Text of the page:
In the wake of the opioid epidemic, other illicit drugs are also becoming problematic in certain areas of the country. In New York, the number of people developing addictions to cocaine has caused some concern for the state. Hospitals in the area have seen a dramatic rise in the number of people seeking treatment for cocaine abuse.
The sudden increase in cocaine addiction is also part of a larger national trend with the country seeing the highest cocaine supply and usage rates in a decade. The DEA believes that these rising rates are due to an increase in coca farming in Colombia which has led to greater distribution of the drug on U.S. streets. As much as 92 percent of the cocaine in the U.S. comes from Colombia.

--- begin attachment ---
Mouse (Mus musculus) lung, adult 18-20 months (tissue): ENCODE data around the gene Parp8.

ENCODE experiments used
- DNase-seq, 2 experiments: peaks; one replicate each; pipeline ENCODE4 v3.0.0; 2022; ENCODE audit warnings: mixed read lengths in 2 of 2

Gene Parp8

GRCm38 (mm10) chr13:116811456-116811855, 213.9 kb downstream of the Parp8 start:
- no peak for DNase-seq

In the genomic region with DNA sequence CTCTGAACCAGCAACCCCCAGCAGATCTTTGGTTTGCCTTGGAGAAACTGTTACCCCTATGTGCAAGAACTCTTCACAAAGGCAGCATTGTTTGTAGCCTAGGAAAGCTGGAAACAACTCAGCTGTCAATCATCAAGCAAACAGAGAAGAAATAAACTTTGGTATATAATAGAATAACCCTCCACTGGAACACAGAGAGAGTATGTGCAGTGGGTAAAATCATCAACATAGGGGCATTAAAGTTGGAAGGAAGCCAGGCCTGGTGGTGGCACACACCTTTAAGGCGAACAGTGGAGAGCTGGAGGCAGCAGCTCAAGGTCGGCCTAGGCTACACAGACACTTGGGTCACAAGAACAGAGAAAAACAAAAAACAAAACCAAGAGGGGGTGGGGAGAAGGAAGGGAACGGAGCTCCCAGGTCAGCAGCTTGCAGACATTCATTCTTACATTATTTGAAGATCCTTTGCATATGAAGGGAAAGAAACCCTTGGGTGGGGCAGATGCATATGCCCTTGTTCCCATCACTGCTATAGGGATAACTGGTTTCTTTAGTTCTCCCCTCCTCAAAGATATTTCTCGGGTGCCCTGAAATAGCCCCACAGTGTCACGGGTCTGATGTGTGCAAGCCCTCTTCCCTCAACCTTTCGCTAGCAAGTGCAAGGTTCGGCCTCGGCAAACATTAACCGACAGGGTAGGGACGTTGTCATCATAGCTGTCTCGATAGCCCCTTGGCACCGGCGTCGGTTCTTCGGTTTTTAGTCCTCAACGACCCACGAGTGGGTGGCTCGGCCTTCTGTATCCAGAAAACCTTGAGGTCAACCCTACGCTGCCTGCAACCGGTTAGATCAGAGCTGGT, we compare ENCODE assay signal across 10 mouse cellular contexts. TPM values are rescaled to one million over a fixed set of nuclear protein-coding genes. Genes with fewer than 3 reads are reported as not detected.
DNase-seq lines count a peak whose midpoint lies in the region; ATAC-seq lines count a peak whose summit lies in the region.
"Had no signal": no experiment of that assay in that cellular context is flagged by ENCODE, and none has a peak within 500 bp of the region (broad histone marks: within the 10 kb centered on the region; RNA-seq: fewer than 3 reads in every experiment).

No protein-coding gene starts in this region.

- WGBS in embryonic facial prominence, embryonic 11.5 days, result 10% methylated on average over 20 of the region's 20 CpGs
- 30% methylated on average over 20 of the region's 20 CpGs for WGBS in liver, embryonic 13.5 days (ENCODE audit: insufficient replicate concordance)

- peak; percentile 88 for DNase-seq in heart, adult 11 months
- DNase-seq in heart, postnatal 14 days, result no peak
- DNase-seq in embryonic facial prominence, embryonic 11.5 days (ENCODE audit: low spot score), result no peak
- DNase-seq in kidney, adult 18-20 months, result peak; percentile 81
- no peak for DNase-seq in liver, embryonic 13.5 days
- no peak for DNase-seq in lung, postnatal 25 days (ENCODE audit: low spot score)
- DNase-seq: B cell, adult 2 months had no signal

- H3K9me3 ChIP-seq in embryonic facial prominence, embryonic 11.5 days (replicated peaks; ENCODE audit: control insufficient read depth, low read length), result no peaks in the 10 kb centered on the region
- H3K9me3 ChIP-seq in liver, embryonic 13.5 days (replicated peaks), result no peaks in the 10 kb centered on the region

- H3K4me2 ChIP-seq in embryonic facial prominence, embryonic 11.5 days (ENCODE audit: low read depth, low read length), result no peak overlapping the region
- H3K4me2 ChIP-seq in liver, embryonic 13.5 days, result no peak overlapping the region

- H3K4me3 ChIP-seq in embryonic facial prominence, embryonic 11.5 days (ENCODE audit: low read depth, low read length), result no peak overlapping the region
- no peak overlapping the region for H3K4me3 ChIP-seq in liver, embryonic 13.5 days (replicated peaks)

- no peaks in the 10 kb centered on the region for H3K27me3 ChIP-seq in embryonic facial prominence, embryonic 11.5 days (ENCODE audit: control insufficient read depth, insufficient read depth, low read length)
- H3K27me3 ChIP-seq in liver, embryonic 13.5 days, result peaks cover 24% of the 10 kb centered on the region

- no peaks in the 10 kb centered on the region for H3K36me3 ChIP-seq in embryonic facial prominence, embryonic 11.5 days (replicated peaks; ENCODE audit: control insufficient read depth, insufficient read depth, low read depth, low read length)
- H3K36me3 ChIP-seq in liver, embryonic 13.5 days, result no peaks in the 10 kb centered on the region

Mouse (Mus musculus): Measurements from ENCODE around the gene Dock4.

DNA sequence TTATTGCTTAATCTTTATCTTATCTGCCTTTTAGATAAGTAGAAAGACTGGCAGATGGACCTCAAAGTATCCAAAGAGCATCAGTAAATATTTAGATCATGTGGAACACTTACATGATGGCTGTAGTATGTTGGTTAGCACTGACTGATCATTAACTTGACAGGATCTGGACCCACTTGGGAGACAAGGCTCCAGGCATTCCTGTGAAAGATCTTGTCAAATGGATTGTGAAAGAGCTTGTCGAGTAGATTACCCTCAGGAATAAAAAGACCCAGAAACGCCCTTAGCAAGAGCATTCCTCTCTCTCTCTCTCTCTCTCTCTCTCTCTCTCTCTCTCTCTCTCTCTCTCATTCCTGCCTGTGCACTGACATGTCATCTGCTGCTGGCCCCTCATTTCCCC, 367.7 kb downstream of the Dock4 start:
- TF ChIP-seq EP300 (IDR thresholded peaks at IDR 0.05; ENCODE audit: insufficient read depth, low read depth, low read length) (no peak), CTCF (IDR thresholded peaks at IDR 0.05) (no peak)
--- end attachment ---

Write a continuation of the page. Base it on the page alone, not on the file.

Coca farming went through a period of decline between the years of 2007 and 2012 because security forces in the country destroyed the crops. However, in the past five years farmers in Colombia have moved to more remote locations where their coca crop is now booming. As a result more cocaine has been smuggled across the U.S. border leading to higher rates of abuse and addiction.
Even though the rates of cocaine addiction are nowhere near the staggering levels of opioid abuse across the country, the drug is still causing serious health concerns. Drug treatment centers are now working to accommodate more cocaine abusers who are seeking help for their dependency. The combination of cocaine and opioids known as “speedballing” has also become an alarming trend often leading to hospitalization and overdose.
Drug dealers are now lacing cocaine with fentanyl, a highly potent and addictive opioid. The addition of opioids to cocaine has led to higher rates of addiction and also fatal overdoses. The increasing rates of cocaine abuse is a problem that needs to be addressed soon in order to reduce overdose deaths in the U.S.
Tags: cocaine, drug addiction, fentanyl, opioid